Ian Buchanan is Professor of Cultural Studies at the University of Wollongong. He is the author of Assemblage Theory and Method (Bloomsbury, 2020) and the Dictionary of Critical Theory (OUP, 2018).
 See for example the recent collection of essays Sustaining Seas, edited by Probyn, Johnson and Lee, which nowhere contradicts this view.
 As I have argued elsewhere, I disagree with Elspeth Probyn’s (2016) thesis that it is only by eating fish that humans can be induced to care for fish (one wonders at a model of care that can encompass killing and eating the thing one is supposedly caring for) (See Buchanan, ‘Must We Eat Fish?’).
 It is beyond the scope of this paper, but it is worth noting here that the next generation of aquariums may well consist of robotic creatures ‘swimming’ in tanks, which may be welcome on one level because it means real creatures will no longer have to be captured and displayed, but unwelcome on another if it means people never encounter ‘real’ aquatic life, assuming that an encounter with the real is necessary to produce feelings of attachment and care. See <https://www.theguardian.com/environment/2020/jul/13/robot-dolphins-the-cruelty-free-20m-animal-you-cant-tell-from-the-real-thing>.
 Cf. ‘Given a certain effect, what machine is capable of producing it? And given a certain machine, what can it be used for?’ (Deleuze and Guattari 3).
 I must note here that I use the word ‘nature’ in a variety of ways throughout this piece without offering a single clear-cut definition. In part this is because it is a highly contested term and I don’t think any single definition would suffice; relatedly, the literature surrounding the term is too large to engage with meaningfully here. My use, though, owes a great deal to Raymond Williams’ well-considered ambivalence toward the two extremes of the debate—i.e., either everything is nature or only the non-human is. Both positions are useful and problematic, he argues, suggesting that there is no real advantage in resolving this debate (Williams 67-85).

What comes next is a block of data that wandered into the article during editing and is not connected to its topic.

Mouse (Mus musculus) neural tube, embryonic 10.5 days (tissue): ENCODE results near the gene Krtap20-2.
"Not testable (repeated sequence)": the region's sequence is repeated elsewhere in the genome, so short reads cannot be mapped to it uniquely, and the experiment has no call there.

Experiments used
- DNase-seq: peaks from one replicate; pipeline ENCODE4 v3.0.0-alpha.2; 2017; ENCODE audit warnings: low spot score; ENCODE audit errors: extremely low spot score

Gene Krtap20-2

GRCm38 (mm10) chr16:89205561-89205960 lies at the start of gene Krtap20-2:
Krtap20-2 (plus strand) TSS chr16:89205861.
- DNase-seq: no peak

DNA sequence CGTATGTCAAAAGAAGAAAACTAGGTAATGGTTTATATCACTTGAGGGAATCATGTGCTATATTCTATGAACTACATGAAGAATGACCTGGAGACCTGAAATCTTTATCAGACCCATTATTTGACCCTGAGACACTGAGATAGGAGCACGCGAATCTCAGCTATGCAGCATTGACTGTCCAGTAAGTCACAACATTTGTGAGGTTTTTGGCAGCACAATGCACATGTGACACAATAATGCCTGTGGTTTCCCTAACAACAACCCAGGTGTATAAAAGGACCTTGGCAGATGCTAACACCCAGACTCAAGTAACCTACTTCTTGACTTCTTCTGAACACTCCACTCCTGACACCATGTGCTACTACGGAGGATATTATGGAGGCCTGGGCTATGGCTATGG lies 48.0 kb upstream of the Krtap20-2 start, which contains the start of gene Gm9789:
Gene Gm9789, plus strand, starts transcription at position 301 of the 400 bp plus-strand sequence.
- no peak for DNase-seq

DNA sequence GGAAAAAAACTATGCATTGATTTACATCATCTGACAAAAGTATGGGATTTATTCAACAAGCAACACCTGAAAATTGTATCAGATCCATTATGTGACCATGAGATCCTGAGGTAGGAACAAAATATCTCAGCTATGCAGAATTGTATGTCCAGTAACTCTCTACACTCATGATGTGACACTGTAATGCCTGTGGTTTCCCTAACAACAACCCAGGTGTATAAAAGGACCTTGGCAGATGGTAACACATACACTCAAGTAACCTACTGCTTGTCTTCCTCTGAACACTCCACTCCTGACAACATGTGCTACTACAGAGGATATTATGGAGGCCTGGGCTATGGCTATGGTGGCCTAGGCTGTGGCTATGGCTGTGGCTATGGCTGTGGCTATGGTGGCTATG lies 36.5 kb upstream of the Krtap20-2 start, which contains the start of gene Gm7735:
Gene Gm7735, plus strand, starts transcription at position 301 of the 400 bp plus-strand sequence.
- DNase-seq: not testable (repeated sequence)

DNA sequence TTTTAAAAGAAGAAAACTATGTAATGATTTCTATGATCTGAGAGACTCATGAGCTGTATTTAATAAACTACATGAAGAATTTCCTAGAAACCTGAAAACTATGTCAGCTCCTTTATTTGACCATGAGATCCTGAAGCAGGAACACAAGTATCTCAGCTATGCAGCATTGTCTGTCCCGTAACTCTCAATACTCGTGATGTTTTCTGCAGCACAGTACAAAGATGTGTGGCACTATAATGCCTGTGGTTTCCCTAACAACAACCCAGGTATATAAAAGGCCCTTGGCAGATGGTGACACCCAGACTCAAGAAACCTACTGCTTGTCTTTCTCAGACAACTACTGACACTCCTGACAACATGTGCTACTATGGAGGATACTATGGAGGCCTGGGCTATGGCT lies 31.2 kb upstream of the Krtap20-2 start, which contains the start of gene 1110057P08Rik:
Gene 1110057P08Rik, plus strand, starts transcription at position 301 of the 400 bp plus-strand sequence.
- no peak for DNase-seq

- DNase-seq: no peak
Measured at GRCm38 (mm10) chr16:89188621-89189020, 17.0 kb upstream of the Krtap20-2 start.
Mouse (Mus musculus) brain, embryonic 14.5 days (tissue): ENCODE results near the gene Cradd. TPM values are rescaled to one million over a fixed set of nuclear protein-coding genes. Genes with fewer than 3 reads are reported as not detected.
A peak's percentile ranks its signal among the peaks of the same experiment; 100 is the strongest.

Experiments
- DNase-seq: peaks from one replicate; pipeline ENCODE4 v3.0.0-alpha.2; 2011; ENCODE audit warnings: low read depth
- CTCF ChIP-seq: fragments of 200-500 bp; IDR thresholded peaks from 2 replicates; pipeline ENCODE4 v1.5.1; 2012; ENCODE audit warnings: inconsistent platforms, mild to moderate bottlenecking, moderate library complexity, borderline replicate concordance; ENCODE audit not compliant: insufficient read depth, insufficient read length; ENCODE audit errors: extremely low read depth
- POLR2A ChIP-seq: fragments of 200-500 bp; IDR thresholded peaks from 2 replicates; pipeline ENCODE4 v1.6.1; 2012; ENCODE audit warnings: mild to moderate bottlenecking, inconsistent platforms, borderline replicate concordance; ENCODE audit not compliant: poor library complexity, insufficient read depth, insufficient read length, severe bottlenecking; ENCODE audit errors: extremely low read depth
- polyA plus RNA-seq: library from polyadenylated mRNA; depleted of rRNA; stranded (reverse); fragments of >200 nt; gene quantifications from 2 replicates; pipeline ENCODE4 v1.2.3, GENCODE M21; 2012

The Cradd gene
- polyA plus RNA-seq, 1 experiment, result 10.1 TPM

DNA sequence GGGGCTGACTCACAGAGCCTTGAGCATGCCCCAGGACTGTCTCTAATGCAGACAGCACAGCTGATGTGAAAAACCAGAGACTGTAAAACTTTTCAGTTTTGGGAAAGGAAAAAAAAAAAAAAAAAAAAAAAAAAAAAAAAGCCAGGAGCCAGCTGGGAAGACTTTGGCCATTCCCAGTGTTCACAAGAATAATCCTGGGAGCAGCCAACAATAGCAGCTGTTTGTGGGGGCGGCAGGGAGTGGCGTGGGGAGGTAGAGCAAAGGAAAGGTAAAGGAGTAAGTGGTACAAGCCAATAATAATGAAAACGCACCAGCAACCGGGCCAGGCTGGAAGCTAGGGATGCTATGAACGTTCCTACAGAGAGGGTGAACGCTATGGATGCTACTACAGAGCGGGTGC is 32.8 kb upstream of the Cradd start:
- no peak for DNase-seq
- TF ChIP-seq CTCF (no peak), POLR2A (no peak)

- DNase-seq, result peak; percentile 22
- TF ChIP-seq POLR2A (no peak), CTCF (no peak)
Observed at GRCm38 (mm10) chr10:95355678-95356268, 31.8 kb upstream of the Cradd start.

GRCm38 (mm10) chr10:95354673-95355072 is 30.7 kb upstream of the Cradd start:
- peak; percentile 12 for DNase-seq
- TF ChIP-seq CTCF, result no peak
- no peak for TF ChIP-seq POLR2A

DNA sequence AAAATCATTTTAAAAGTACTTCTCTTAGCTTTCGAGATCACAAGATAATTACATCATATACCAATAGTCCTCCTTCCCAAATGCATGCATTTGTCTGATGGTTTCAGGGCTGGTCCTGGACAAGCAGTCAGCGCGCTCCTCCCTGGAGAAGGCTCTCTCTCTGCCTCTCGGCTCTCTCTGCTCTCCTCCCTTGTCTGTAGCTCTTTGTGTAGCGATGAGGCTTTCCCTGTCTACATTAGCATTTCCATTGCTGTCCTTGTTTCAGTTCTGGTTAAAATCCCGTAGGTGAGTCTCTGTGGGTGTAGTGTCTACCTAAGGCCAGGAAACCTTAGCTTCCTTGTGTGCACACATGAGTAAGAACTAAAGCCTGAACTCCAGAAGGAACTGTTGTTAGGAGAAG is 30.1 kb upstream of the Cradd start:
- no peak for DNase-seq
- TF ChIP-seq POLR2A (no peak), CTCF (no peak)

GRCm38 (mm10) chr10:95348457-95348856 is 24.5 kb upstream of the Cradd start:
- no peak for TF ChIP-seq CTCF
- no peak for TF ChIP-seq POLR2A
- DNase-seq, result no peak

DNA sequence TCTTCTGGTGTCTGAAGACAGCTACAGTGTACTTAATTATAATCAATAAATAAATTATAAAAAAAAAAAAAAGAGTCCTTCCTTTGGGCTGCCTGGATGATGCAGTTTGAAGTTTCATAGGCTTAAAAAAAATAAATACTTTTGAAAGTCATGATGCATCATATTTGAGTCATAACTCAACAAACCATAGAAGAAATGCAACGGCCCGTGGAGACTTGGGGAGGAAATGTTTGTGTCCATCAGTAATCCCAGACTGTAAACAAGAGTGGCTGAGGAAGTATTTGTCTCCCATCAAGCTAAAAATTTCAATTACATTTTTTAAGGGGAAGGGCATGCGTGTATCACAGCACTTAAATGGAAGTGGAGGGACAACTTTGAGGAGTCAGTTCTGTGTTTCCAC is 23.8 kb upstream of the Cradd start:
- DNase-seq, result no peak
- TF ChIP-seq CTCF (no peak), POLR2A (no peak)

Shortly before On the Origin of the Species was published, Gosse published a book in which he argued that fossils were placed in rocks by God in order to create the impression that the earth had a longer history than it really had. Apparently, this was a step too far for most people and despite his renown Gosse became something of a laughingstock and his career languished. Hill 2019: 28.
 It is interesting to note here that the first film version of Verne’s novel, which was made in 1915 but wasn’t released in Europe until after the First World War, inspired the surrealists with its otherworldly imagery. Indicatively, Breton’s 1937 work L’Amour Fou (Mad Love) includes an underwater still of a coral reef in the Bahamas, which he mistakenly labels as a section of Australia’s Great Barrier Reef.
 For example, The Sea Life franchise, which manages 53 aquariums (as of 2020) all over the world, is a subsidiary of the Merlin Entertainment Group, which also owns Madame Tussauds, Alton Towers and Legoland among other properties.
 I take the notion of capitalism as form of life from Grove (Grove).
 The statistics relating to the size and scale of public aquariums are drawn from this helpful site: <https://www.touropia.com/largest-aquariums-in-the-world/>.
 Elias makes a similar point, though her argument is historical rather than conceptual. She writes: ‘By 1921, Western perceptions of the underwater were shaped by aquariums, which were understood as optical devices for visual entertainment that brought pleasure and wonder by miniaturizing the sea on land’ (Elias 126).
 Even home tanks have been influenced by these films, as this website selling tanks and related equipment amply attests: <https://www.reefsaltwateraquarium.com/what-types-of-fish-are-in-finding-nemo/>.
 Sometimes this is taken to absurd lengths, as it is at Sydney’s Sea Life Aquarium, which uses the children’s TV character Peppa Pig as its mascot, ostensibly because it has a dugong named Pig on display.